This chapter traces the development of scholarly interest in innovation and innovation policy in the Western world in general and in Denmark in particular, ranging from the early post-war period to the early years of the new millennium. In the early post-war world, innovation was commonly identified with the application of science, leading to science and science policy receiving more attention by policy makers. However, as shown in the second section of the chapter, it gradually became clear that there was more to innovation than science alone, and that the conditions under which firms were able to upgrade technologically and innovate also needed to be understood. As a result, a rich body of knowledge on innovation in firms, including its relationship with other societal factors, emerged and influenced the policy thinking. Increased interest in innovation policy, particularly in Europe, was also related to the spread of system-approaches to the study of innovation and its effects (e.g., ‘national systems of innovation’), which became popular in several European countries around the turn of the century. The third section of this chapter focuses on Denmark, exploring how understandings of innovation and innovation policy instruments in Denmark gradually evolved under the influence of similar developments elsewhere, and as a response to policy needs and lessons from earlier (industrial) policies.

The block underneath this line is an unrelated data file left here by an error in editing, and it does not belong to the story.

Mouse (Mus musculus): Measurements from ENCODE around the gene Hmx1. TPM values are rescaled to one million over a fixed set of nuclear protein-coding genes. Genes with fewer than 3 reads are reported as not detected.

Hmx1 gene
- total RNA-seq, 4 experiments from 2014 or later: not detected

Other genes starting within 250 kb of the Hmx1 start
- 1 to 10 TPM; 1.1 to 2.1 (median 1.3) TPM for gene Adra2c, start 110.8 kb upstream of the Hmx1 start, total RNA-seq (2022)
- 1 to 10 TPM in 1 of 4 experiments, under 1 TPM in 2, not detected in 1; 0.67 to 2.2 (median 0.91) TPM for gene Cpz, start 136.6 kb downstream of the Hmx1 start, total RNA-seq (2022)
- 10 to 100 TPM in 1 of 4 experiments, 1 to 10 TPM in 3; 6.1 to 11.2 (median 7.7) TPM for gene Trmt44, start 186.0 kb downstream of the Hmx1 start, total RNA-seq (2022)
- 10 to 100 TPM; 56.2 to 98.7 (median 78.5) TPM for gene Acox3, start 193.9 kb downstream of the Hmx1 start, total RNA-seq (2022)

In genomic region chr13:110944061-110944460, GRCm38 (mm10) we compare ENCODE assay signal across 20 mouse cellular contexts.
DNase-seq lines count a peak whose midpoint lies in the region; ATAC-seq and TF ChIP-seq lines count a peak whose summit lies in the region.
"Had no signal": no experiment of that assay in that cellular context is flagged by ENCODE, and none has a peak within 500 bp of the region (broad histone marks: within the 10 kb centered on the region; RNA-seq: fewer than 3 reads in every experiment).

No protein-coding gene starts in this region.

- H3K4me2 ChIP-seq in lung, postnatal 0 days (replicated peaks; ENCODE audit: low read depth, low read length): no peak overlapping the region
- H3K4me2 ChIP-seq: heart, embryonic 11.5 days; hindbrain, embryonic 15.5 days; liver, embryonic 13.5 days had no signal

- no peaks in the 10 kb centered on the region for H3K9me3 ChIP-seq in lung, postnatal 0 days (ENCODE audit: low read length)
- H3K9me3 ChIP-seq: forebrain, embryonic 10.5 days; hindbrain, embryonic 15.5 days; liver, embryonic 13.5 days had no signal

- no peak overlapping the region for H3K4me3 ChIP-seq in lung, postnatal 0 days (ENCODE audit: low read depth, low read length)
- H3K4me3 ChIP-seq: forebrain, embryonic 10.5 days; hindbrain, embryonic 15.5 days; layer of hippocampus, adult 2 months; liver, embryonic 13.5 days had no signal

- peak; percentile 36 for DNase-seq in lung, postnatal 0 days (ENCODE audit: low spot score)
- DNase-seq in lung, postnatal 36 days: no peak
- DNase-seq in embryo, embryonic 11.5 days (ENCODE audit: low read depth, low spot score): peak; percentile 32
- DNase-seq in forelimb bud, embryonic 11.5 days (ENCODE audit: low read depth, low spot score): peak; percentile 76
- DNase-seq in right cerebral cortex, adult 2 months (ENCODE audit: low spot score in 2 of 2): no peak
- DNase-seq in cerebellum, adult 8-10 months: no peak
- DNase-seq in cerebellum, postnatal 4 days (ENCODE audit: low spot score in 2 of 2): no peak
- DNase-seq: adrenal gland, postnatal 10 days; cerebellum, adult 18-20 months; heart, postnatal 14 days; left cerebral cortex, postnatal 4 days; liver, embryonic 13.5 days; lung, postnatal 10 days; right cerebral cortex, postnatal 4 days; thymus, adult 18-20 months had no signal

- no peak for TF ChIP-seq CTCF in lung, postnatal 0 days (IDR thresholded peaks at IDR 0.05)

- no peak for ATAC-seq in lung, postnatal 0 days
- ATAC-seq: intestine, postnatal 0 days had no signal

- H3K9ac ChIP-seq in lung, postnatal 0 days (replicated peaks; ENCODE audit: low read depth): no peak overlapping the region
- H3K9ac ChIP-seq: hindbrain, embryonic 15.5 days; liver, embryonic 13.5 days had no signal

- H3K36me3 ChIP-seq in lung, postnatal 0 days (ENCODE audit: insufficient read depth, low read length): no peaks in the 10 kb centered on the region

|Bidragets oversatte titel||Innovationspolitikkens fremkomst og udvikling - danske erfaringer|